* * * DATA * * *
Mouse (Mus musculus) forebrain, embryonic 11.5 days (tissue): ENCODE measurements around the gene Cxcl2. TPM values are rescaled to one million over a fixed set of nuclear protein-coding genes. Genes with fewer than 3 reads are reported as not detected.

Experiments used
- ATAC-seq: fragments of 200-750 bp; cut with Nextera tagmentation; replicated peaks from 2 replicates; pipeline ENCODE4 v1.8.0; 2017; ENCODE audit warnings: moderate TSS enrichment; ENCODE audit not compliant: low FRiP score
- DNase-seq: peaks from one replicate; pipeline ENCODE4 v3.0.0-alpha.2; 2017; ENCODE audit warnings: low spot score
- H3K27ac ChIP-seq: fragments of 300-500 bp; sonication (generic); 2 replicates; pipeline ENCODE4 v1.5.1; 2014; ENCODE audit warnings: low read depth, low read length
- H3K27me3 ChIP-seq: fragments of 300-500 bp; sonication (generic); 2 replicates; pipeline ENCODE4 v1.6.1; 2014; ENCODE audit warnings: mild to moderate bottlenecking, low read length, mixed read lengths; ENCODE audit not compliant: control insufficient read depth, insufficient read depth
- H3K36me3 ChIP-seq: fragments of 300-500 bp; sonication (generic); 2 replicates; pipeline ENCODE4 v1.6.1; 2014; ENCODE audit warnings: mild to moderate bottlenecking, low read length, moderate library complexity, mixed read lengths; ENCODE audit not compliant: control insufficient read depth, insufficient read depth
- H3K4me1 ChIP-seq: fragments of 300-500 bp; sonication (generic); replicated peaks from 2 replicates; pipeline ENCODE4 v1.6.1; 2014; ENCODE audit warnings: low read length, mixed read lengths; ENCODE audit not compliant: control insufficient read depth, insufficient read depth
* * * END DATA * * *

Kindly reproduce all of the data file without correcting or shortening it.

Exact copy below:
Mouse (Mus musculus) forebrain, embryonic 11.5 days (tissue): ENCODE measurements around the gene Cxcl2. TPM values are rescaled to one million over a fixed set of nuclear protein-coding genes. Genes with fewer than 3 reads are reported as not detected.

Experiments used
- ATAC-seq: fragments of 200-750 bp; cut with Nextera tagmentation; replicated peaks from 2 replicates; pipeline ENCODE4 v1.8.0; 2017; ENCODE audit warnings: moderate TSS enrichment; ENCODE audit not compliant: low FRiP score
- DNase-seq: peaks from one replicate; pipeline ENCODE4 v3.0.0-alpha.2; 2017; ENCODE audit warnings: low spot score
- H3K27ac ChIP-seq: fragments of 300-500 bp; sonication (generic); 2 replicates; pipeline ENCODE4 v1.5.1; 2014; ENCODE audit warnings: low read depth, low read length
- H3K27me3 ChIP-seq: fragments of 300-500 bp; sonication (generic); 2 replicates; pipeline ENCODE4 v1.6.1; 2014; ENCODE audit warnings: mild to moderate bottlenecking, low read length, mixed read lengths; ENCODE audit not compliant: control insufficient read depth, insufficient read depth
- H3K36me3 ChIP-seq: fragments of 300-500 bp; sonication (generic); 2 replicates; pipeline ENCODE4 v1.6.1; 2014; ENCODE audit warnings: mild to moderate bottlenecking, low read length, moderate library complexity, mixed read lengths; ENCODE audit not compliant: control insufficient read depth, insufficient read depth
- H3K4me1 ChIP-seq: fragments of 300-500 bp; sonication (generic); replicated peaks from 2 replicates; pipeline ENCODE4 v1.6.1; 2014; ENCODE audit warnings: low read length, mixed read lengths; ENCODE audit not compliant: control insufficient read depth, insufficient read depth